Back in Black: BlackByte Ransomware returns with its New Technology (NT) version

By Cluster25 Threat Intel Team

May 22, 2023


BlackByte is a Ransomware-as-a-Service (RaaS) group that is known for the use of the homonymous malware that is constantly updated and spread in different variants. The first implementation of the malware was written in the C# programming language, which was followed by a Golang implementation that also integrated a privilege escalation technique that exploited the Bring Your Own Vulnerable Driver (BYOVD) vulnerability.

The last implementation, known as BlackByte NT, is written in C++ and integrates different techniques to hinder both the static and dynamic analysis of the malware, hiding the behavior of the malware when the execution is monitored. The new version also adds new drivers for the exploit of the BYOVD vulnerability in order to disable security products and tools that may interfere with its execution.


The analyzed sample is a 64-bit PE with the compilation timestamp of February 19th 2023. The malware uses different anti-analysis mechanisms to hinder both the static and the dynamic analysis. One of these consists in the dynamic import of the APIs needed for the malware execution: the malware uses a function to find the DLL and a function to import the needed procedure with the use of the hash of their names. In both cases the hash is computed starting from a byte with the value 0x99, which is multiplied by three and added to each byte of the string of the module name. The following is an re-implementation of the algorithm in Python:

def get_hash(module_name):     module_name_b = bytearray()     module_name_b.extend(map(ord, module_name))     current_hash = 0x99     for i in range(len(module_name_b)):         current_hash = module_name_b[i] + current_hash*3      return hex(current_hash)

The team used the above function in a IDAPython script that allowed to retrieve all invocations to the functions responsible for the dynamic loading of the APIs in order to continue with the static analysis of the malware.

The mentioned functions receive the hash of the module or function to load as one of their arguments, then the Process Environment Block (PEB) structure of the binary is parsed to access to the list of the DLLs loaded in the process memory and their export function names.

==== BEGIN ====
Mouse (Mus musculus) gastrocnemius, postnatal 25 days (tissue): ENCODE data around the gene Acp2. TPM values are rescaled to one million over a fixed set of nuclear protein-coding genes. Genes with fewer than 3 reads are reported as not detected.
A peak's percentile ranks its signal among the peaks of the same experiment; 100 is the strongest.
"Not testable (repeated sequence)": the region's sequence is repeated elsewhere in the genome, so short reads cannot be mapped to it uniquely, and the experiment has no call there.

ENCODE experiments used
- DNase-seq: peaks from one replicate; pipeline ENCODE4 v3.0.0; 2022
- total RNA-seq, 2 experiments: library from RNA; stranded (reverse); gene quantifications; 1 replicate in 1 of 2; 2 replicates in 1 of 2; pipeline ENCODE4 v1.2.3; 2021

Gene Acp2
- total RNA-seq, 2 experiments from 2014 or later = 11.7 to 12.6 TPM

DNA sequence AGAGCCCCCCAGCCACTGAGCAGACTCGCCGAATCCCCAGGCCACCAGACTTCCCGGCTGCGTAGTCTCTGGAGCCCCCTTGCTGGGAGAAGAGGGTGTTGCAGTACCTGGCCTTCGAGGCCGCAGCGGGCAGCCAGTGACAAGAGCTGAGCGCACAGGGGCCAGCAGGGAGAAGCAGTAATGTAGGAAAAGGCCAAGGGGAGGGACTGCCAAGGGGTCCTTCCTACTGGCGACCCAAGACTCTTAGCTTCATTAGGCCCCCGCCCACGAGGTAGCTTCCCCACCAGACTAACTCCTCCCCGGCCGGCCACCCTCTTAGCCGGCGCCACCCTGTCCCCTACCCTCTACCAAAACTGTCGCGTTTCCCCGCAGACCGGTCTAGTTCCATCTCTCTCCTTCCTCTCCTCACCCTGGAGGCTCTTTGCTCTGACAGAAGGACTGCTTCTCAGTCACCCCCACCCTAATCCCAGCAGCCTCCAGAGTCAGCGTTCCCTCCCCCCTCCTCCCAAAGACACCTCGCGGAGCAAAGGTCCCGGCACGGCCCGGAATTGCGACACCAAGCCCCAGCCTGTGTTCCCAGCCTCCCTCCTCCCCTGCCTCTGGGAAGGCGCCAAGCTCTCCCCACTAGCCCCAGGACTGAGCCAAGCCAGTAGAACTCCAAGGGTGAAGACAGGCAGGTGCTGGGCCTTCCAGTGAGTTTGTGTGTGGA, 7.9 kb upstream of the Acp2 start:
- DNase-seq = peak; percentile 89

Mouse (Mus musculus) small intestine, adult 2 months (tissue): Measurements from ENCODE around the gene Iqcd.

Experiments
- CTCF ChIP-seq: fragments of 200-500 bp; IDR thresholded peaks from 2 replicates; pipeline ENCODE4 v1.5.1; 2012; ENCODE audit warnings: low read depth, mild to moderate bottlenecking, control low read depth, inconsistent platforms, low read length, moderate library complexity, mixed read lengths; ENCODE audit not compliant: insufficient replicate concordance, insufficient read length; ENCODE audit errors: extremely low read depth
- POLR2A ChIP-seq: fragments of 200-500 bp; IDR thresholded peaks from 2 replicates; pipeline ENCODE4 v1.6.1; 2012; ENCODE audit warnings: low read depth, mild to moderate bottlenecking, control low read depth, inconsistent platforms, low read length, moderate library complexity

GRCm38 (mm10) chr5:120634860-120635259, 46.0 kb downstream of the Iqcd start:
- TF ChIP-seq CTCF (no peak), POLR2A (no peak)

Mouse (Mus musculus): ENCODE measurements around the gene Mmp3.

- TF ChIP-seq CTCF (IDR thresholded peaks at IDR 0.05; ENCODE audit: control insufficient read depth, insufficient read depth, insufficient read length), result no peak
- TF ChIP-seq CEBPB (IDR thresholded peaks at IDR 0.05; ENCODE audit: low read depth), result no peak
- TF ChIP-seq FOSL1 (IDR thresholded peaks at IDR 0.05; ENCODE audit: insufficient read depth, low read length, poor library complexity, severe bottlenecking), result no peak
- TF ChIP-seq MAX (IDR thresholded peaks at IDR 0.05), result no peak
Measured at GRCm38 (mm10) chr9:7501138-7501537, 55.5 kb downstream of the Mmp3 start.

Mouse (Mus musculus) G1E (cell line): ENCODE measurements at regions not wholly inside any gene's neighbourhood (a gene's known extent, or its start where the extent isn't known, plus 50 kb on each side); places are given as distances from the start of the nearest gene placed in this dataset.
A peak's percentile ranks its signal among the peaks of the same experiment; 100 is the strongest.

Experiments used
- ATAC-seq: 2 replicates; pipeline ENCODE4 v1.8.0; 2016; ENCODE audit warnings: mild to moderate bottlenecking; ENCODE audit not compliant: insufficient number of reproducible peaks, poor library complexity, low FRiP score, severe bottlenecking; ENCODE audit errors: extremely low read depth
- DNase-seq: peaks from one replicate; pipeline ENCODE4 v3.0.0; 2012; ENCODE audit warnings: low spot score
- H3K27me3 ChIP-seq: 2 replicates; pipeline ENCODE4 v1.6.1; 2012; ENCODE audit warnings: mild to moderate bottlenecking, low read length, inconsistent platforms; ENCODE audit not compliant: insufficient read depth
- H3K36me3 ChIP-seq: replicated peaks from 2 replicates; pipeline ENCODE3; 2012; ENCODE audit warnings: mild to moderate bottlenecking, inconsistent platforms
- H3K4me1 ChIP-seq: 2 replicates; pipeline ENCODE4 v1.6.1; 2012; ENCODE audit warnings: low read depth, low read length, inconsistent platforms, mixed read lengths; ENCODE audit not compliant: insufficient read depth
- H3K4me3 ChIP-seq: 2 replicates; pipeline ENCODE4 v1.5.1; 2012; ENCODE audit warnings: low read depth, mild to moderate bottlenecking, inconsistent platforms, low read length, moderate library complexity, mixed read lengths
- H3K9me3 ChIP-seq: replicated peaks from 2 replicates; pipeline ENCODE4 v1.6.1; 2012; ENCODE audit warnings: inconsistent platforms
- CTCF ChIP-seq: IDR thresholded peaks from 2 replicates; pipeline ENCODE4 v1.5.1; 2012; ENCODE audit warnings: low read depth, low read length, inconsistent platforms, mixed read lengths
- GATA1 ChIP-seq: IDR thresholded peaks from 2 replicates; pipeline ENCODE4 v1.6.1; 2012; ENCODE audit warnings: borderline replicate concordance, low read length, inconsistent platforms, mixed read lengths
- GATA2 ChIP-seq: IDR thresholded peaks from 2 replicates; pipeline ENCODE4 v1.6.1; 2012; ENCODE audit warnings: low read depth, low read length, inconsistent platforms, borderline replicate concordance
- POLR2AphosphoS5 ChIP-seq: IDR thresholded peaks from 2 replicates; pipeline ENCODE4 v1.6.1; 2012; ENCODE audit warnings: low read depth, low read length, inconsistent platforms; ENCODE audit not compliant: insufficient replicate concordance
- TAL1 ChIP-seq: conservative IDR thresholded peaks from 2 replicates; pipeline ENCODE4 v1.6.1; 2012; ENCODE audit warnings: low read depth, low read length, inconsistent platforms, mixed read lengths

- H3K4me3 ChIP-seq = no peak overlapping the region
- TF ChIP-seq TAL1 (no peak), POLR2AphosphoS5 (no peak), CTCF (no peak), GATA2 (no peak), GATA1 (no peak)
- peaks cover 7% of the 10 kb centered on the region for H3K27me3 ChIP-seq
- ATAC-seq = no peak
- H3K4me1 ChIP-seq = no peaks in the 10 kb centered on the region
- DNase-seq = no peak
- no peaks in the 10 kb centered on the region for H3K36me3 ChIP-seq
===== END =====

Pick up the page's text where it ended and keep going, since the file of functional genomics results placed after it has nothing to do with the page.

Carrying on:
The PEB structure is also accessed to perform an anti-debug check, verifying the content of the flag BeingDebugged.

After loading the needed APIs, the malware checks the arguments passed during the execution, which may have the following flags: –a, -s, -w, -q.

In case no one of the mentioned arguments is specified, the malware terminates its execution.

Moreover, if the string “svc” is provided as an argument, the malware launches a new thread to register a new service using a random name of 7 characters which may be used to establish persistence. This, like other operations executed by the malware, is performed using syscalls instead of standard Windows API libraries. In this way, the malware tries to bypass detection techniques that monitor user-mode hooks by using syscalls instead of standard Windows API libraries. The same method may be used also to hinder the actions of debugger hiding tools (e.g. ScyllaHide).

The main thread, instead, continues its execution decoding the string dHJ0dW9pYQc= from the Base64 encoding, the resulting string is then decrypted with a XOR loop using the key BAGMVPR1p6PfdcfiV, that is itself encrypted in the binary. The obtained value (i.e. 63389936), is compared against the value passed with one of the execution flags when the binary is launched and, if the values don’t match, the malware terminates its execution. This is done possibly with the intent of hiding the behavior of the malware from sandbox tools when the sample is not launched in the proper way.

The malware then creates the file at the path C:SystemDataMsExchangeLog1.log using a syscall to the function NtCreateFile. The file contains a sequence of elements q<number> and w<number> that seem to be used to keep track of the status of the process.

To proceed with its execution, the malware continues the dynamic resolution of functions from the following DLLs:

  • kernel32.dll
  • ntdll.dll
  • advapi32.dll
  • user32.dll
  • shell32.dll
  • rstrtmgr.dll
  • netapi32.dll
  • shlwapi.dll
  • mpr.dll
  • psapi.dll
  • ole32.dll
  • OleAut32.dll
  • version.dll
  • Winhttp.dll
  • IPHLPAPI.dll
  • Ws2_32.dll
  • Dbghelp.dll

Some of these are retrieved from the hash of their names, that are hardcoded in the binary, others using the string of their names, which are decrypted and passed to the LoadLibraryW function.

When all the APIs are retrieved, the malware performs an anti-debug check using two syscalls to the Native API NtQueryInformationProcess, using the ProcessDebugPort and ProcessBasicInformation arguments to detect if a debugger is attached to the process. If this is the case, the malware exists after deleting its executable file by launching a Windows command through the CreateProcessInternalW API:

C:\Windows\System32\cmd.exe /c ping -n 10 > Nul & fsutil file setZeroData offset=0 length=663424 “<file-path>”” & Del “”<file-path>”” /F /Q

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